Management of Parapneumonic Effusions

Annotation for Point G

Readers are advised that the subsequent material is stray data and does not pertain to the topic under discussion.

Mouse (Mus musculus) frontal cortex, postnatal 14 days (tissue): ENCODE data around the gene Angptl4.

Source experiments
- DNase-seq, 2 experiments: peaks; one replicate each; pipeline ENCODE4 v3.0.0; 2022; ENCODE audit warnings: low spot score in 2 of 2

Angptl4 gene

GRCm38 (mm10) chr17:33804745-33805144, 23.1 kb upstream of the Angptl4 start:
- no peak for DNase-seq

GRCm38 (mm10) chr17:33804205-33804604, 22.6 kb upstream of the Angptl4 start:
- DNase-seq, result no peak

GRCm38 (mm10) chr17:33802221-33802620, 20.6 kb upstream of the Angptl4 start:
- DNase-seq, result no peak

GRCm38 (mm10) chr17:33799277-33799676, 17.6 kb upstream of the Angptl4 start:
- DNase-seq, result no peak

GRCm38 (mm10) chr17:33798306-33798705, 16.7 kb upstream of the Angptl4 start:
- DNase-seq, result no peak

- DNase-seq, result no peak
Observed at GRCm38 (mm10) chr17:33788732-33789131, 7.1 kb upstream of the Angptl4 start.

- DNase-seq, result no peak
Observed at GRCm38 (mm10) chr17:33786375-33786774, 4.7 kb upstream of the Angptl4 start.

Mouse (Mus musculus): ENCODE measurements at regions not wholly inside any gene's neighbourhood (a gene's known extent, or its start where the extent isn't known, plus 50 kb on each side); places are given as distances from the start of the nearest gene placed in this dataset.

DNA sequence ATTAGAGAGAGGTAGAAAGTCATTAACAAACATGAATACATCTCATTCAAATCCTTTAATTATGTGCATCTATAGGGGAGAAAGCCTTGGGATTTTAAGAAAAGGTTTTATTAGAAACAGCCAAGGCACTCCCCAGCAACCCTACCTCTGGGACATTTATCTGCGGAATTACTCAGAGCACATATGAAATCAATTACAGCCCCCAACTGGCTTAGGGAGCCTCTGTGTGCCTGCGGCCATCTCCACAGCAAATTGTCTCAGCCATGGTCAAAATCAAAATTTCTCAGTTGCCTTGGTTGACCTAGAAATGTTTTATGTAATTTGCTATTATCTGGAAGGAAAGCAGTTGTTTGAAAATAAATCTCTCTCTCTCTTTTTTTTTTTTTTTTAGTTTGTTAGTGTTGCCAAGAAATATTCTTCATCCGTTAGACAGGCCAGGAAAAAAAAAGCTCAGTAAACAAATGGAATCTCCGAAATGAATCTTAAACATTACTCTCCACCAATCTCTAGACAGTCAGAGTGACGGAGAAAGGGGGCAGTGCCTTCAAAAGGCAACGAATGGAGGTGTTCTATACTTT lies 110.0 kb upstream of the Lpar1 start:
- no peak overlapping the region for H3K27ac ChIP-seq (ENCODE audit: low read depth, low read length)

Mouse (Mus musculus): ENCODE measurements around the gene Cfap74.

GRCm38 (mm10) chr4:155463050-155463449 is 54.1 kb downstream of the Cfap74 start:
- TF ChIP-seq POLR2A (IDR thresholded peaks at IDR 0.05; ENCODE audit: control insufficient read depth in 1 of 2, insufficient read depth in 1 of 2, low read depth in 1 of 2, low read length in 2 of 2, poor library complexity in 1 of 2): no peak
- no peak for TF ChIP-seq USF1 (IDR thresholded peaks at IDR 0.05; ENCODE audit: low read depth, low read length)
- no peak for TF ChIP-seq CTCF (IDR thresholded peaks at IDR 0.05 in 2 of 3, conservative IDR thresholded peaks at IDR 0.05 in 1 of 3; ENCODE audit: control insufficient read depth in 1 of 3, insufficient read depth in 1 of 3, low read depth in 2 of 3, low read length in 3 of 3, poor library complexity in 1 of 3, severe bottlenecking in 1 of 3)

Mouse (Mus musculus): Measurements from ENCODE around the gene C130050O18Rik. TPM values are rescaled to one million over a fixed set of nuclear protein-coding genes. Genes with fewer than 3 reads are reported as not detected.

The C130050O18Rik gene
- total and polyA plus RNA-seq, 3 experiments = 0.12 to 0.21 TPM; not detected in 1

Multiloculated empyemas with an established pleural peel evident on CT scanning (Fig. 2) should undergo prompt VATS.6 Although ‘‘medical’’ VATS using local anesthesia has been reported,60 the standard procedure is lateral decubitus positioning with dual lung ventilation to facilitate comprehensive evaluation of the involved pleural cavity and systematic decortication.61 A key maneuver is to enter the pleural space without injuring the underlying lung because of extensive pleural adhesions. An initial incision in the upper thorax, where the empyema is least developed, is usually the safest strategy. In most cases, we have used the existing chest tube site to free the lung for placement of the initial port (Fig. 3). With the thorascope in position and the lung at least partially deflated, additional working ports are added under direct vision (Fig. 4). The sites for these ports are chosen to match the chest wall entrance of the chest tubes after VATS (Fig. 5). The objectives of VATS are to unroof all loculated collections, including those in the fissures, and to free the lung of the visceral pleural fibrous encasement. Usually, the decortication is initiated in the upper lobe, where the process is more limited, and ultimately, the fibrous debris is removed as much as possible from the lung surface to enable reexpansion. Dissection must be done carefully on the mediastinal side to avoid injury to the phrenic nerve and pulmonary vasculature. Similarly, clearing the diaphragm must be done cautiously to avoid perforation. In fact, the diaphragm does not need to be systematically debrided as long as the lower lobe is freed. After extensive decortication, the thorax is usually drained with three relatively large chest tubes (28F) to facilitate removal of debris and blood associated with the procedure (Fig. 5). The most inferior tube is usually an angled tube positioned in the posterior dependent recess of the chest.